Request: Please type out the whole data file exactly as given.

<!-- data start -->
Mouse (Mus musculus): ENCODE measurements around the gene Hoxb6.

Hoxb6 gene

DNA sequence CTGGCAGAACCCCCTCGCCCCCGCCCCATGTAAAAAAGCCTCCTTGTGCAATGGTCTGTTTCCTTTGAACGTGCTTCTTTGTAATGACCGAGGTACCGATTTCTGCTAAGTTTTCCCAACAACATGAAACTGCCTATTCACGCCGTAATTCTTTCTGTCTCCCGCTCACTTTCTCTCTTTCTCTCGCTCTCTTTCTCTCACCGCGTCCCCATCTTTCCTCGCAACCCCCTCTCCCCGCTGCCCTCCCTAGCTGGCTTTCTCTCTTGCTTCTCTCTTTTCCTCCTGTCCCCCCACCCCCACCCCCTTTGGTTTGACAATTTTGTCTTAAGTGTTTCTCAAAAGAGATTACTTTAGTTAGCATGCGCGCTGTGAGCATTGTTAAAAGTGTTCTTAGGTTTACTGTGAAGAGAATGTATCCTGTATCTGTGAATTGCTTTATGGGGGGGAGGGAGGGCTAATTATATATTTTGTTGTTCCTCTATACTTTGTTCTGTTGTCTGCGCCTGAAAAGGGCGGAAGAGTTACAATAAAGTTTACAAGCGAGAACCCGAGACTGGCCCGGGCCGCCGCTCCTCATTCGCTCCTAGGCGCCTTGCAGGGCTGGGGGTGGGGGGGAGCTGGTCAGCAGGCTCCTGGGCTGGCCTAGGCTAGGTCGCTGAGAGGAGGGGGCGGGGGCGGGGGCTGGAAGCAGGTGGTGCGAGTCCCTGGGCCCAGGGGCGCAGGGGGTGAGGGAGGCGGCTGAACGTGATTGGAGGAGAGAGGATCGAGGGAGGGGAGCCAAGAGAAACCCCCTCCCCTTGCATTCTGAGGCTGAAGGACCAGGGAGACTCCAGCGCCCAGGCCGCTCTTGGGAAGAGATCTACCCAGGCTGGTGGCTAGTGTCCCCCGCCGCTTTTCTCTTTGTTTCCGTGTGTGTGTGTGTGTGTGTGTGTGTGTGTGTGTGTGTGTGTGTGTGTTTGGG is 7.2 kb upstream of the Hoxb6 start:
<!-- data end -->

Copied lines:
Mouse (Mus musculus): ENCODE measurements around the gene Hoxb6.

Hoxb6 gene

DNA sequence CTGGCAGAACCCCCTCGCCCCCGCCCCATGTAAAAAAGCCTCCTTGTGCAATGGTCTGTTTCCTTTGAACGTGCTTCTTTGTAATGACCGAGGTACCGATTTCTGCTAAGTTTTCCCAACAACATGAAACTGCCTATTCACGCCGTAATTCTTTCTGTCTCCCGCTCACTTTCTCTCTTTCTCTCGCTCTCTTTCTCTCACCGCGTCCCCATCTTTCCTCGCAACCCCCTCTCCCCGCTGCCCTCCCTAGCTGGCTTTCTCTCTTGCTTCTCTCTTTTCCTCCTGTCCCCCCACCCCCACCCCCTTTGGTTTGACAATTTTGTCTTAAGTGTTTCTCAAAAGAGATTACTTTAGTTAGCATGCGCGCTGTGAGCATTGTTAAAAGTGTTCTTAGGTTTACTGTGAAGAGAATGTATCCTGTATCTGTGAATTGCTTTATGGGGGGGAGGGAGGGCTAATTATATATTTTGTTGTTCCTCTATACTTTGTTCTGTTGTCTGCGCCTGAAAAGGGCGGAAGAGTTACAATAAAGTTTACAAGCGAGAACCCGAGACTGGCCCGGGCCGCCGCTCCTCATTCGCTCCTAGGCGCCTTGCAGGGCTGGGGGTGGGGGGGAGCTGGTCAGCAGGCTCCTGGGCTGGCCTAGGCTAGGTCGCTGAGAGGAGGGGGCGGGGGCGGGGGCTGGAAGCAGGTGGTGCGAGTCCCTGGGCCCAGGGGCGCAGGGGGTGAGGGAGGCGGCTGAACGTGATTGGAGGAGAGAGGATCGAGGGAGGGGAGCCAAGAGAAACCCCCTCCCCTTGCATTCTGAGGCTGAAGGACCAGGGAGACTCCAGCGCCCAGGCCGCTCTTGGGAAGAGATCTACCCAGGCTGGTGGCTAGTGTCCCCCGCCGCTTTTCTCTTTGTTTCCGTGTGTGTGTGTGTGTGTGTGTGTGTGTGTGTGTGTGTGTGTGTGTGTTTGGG is 7.2 kb upstream of the Hoxb6 start: